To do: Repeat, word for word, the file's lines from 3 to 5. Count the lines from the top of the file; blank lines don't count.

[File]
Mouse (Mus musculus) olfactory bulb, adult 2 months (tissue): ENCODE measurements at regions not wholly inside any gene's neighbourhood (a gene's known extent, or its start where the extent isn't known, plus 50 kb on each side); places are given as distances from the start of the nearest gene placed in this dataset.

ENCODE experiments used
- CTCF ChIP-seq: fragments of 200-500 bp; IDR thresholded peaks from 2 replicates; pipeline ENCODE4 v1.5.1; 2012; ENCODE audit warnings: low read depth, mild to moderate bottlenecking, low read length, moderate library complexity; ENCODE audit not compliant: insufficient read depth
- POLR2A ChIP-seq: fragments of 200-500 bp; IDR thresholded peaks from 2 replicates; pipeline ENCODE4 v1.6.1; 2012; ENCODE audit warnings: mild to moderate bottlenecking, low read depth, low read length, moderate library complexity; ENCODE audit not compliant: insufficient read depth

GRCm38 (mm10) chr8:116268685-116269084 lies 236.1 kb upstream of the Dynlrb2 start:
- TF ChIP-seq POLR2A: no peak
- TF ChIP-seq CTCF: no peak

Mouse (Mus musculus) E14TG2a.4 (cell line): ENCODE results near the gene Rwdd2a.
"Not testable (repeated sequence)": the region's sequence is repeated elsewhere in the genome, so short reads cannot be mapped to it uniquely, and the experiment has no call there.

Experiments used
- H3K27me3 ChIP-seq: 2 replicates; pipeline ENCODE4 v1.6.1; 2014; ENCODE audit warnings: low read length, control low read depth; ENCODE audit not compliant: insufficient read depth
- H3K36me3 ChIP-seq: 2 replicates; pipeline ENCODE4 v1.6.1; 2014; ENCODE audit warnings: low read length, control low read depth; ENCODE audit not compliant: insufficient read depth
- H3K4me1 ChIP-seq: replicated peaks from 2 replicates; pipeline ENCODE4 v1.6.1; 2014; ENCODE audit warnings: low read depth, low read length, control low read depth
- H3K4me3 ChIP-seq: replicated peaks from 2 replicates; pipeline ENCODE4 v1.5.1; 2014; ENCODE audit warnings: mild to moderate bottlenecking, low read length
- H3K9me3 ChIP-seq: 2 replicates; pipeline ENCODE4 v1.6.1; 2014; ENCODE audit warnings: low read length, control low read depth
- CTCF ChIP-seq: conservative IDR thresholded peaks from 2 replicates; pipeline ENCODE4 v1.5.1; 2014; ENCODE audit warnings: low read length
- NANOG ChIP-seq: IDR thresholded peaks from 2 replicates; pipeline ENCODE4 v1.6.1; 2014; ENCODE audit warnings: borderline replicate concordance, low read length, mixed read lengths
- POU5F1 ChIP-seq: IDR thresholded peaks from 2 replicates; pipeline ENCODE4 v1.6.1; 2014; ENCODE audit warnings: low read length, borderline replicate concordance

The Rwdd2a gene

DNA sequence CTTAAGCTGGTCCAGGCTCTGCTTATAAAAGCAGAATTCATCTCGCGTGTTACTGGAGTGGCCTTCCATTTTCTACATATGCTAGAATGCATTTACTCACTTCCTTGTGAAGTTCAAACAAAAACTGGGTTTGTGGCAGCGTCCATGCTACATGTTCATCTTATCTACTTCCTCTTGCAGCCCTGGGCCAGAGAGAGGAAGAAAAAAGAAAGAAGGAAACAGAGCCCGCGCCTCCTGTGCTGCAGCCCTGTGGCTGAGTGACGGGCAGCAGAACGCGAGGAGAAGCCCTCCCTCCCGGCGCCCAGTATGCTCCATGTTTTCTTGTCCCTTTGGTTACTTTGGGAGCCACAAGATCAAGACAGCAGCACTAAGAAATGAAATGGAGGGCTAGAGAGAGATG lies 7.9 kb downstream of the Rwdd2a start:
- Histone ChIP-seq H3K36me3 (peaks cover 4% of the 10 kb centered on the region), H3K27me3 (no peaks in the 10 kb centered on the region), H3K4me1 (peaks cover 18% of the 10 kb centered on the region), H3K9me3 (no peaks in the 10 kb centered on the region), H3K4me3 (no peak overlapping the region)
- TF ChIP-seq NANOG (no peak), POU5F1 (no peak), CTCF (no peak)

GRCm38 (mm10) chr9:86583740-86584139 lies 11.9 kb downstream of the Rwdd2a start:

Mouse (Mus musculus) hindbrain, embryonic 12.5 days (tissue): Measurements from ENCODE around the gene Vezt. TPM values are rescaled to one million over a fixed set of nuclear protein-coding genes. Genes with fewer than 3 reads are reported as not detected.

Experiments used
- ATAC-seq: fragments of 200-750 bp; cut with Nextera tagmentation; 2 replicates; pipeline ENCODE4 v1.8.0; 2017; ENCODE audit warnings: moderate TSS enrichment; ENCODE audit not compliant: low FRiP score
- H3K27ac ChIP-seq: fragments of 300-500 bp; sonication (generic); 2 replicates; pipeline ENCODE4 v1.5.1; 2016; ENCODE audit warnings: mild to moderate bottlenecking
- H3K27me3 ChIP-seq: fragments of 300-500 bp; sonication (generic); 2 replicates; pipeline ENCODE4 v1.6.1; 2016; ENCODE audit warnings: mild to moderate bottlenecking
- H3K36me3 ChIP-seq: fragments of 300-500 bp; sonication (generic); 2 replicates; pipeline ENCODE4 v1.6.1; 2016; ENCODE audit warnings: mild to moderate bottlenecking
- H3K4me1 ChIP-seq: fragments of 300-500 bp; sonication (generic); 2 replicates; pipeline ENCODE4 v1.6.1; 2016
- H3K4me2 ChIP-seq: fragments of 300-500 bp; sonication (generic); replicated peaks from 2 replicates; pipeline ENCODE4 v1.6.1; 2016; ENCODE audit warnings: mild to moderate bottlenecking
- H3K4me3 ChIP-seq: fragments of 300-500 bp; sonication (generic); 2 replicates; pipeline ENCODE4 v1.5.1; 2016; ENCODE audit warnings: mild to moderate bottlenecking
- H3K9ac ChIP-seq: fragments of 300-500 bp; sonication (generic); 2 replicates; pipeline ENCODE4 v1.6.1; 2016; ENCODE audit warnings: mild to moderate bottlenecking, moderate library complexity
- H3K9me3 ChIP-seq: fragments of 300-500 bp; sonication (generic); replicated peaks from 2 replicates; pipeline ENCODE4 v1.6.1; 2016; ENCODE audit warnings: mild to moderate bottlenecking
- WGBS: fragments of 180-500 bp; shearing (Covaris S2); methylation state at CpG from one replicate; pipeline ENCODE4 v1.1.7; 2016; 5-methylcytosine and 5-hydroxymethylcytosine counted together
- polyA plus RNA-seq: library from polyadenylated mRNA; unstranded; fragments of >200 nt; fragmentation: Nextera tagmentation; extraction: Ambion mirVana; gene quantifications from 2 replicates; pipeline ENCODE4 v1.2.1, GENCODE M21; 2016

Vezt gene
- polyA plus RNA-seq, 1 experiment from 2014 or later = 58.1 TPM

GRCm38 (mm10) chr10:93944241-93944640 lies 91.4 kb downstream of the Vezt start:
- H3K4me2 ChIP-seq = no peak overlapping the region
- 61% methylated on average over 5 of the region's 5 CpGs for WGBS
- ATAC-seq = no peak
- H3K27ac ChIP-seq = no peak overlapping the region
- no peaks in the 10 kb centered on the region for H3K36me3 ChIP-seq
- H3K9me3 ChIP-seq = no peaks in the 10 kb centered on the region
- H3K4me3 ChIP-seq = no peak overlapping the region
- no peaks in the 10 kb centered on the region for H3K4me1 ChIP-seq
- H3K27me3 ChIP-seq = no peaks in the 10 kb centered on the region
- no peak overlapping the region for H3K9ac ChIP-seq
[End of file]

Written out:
- CTCF ChIP-seq: fragments of 200-500 bp; IDR thresholded peaks from 2 replicates; pipeline ENCODE4 v1.5.1; 2012; ENCODE audit warnings: low read depth, mild to moderate bottlenecking, low read length, moderate library complexity; ENCODE audit not compliant: insufficient read depth
- POLR2A ChIP-seq: fragments of 200-500 bp; IDR thresholded peaks from 2 replicates; pipeline ENCODE4 v1.6.1; 2012; ENCODE audit warnings: mild to moderate bottlenecking, low read depth, low read length, moderate library complexity; ENCODE audit not compliant: insufficient read depth

GRCm38 (mm10) chr8:116268685-116269084 lies 236.1 kb upstream of the Dynlrb2 start: